I have developed a technique of stretching a manipulated canvas over a curving stretcher, which echoes the soft rolling undulations of the landscape but also creates an interaction with the viewer. Moving around the painting, diverse aspects become dominant, the light catches it differently down a slope, the eye is attracted by a row of stitching, interesting shadows are thrown onto the wall. The stitched lines in the structure of the canvas allude to agricultural and habitation practices that have shaped the landscape we see.

The perception of colour in your paintings is very subtle, understated, minimal, layered – do you have a favourite colour (in life or your art)?
Blue, it is the colour I understand most and I find the easiest to paint in, which could be considered a handicap for a landscape painter. My recent paintings in green have given me more confidence with the colour.

© Eleonora Knowland, 11.58 summer, oil on canvas

The titles for your paintings are very intriguing too, also quite minimal. How do come about or decide on what you will call them?
A trick one this. For a few years I have been calling them times of day and the season. For example ‘8.11 Winter‘ but my current work will have some reference to light, the preliminary work will refer to the final piece.

Eleonora Knowland, 8.11 winter, oil on canvas

How would you summarise your art in just a few words for someone completely new to your work?
It would be calm, followed by full of colour, enigmatic, abstract, and layered.

What are you working on at the moment?
My current work has been building towards a single painting from an initial photograph I took a few years ago. I developed ideas in a sketch book, then sketches in oil on watercolour paper, then oil on oil-ready paper, two studies on canvas and now I am beginning the final piece. This will of course not actually be final as I expect this subject will bug me for many years to come.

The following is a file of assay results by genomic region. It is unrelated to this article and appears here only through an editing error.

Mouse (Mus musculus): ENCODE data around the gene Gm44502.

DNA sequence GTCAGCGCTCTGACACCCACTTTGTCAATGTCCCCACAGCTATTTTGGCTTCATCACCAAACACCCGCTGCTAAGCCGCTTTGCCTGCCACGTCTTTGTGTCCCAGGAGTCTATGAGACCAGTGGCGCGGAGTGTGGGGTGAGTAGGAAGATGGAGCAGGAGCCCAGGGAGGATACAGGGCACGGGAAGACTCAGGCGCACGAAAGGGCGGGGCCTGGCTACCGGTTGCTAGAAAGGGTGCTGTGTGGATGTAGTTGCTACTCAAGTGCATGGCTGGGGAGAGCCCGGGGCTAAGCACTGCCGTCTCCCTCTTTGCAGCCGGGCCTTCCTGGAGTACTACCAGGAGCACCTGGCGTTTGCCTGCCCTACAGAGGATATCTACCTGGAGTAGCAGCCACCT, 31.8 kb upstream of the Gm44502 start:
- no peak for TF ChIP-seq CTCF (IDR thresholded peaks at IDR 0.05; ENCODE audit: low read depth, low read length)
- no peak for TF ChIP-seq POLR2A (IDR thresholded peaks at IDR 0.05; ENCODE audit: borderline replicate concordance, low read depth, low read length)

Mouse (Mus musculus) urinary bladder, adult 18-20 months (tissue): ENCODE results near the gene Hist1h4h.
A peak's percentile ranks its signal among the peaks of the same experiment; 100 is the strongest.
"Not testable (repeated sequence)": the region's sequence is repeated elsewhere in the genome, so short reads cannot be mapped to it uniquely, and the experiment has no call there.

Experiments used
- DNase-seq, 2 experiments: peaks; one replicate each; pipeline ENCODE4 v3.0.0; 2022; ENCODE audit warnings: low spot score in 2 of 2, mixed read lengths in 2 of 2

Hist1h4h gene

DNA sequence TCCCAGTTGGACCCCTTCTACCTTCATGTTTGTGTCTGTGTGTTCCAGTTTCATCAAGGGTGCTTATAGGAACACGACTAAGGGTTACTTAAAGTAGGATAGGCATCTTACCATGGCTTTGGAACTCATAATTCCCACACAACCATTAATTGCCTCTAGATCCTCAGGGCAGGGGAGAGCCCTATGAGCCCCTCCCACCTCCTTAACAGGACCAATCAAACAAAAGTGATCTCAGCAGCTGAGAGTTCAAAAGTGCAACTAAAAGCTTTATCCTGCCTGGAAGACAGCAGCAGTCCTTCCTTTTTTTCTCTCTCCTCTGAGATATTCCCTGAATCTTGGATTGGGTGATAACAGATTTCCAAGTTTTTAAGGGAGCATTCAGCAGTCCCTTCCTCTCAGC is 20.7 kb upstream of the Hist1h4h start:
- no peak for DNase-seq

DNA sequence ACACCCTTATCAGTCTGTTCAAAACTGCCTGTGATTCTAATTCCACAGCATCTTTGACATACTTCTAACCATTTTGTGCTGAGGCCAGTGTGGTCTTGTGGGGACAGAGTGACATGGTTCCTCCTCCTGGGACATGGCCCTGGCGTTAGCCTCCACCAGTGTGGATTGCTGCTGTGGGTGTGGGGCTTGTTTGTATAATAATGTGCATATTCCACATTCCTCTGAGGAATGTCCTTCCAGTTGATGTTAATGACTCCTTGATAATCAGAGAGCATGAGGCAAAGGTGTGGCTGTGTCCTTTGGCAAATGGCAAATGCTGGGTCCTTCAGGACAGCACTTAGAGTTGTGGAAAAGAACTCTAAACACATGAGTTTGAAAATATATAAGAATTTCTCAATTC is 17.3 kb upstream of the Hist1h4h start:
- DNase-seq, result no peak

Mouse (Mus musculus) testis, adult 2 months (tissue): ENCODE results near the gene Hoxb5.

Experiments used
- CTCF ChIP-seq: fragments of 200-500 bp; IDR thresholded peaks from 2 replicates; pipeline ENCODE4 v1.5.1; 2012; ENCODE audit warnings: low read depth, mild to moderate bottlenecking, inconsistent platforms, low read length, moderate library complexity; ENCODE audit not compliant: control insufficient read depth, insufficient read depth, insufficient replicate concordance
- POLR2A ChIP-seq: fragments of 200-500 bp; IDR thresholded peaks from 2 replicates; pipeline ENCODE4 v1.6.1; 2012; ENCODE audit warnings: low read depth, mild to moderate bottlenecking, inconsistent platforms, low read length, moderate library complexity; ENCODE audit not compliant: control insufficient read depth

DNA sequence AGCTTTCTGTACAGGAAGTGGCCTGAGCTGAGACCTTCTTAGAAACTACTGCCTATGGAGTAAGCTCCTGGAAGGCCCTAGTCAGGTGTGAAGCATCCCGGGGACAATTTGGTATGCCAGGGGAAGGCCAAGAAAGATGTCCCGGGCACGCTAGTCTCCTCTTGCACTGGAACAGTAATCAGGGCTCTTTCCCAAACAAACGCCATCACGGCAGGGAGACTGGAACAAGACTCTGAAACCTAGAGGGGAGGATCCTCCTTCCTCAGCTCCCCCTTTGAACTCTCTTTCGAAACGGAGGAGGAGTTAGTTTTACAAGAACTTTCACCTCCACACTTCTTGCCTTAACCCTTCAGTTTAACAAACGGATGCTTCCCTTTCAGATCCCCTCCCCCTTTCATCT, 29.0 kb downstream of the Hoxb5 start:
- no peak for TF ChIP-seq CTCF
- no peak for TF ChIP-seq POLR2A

Could you give us a picture of your studio space/set-up?
I work in a converted 1950’s grain store beside my home. My industrial sewing machine is in one corner ready for me to stitch on the canvas for some of my paintings. There are my unsold paintings and drawings of nudes on the wall. More paintings lean against the shelving, they stack really badly because of the curved canvasses.

Do you have any music playing while you are painting in your studio?
I listen to a variety of classic and solo artists on my ipod. What’s a typical working day for you as an artist: Up early, a few household chores, painting or stretching canvas etc. As I paint in layers of oil paint and I only work on a couple of paintings at a time I have usually done what I can by lunch. Occasionally I will return in the afternoon if I am stretching and priming a new canvas. Dig the vegetable garden etc, walk the dog etc do “stuff” cook, eat sleep start again.

And what time in the day are you at your most creative?
In the morning. I paint after breakfast then garden or do whatever after that.

© Eleonora Knowland, 12.15 Treshnish Isles, oil on canvas

Is there a contemporary artist whose work you particularly admire?
The Irish painter Felim Egan. His abstract landscapes have a clarity and spatial understanding that I find very uplifting.

What have you discovered from looking at the work of other artists, such as Egan?
That thin unseen layers of paint lift a painting from the ordinary to the extra ordinary.

Felim Egan, Tideline g, watercolour on paper, 2005

Can you remember the first work of art you ever saw for real?
I remember a Bridget Riley Op Art painting during the 1960’s. Her paintings were very exciting. What’s your first memory of creating art and what was it? I remember painting a wave on a sheet of 4ft x 8 ft hardboard with a friend when I was about 15. I went to a very “arty” school form the age of 10/11 so I have many memories of creating everything from copper pots through books to dresses and paintings.

That’s very interesting, that you should recall painting a wave, with reference to your own curved canvases and the paintings of Bridget Riley.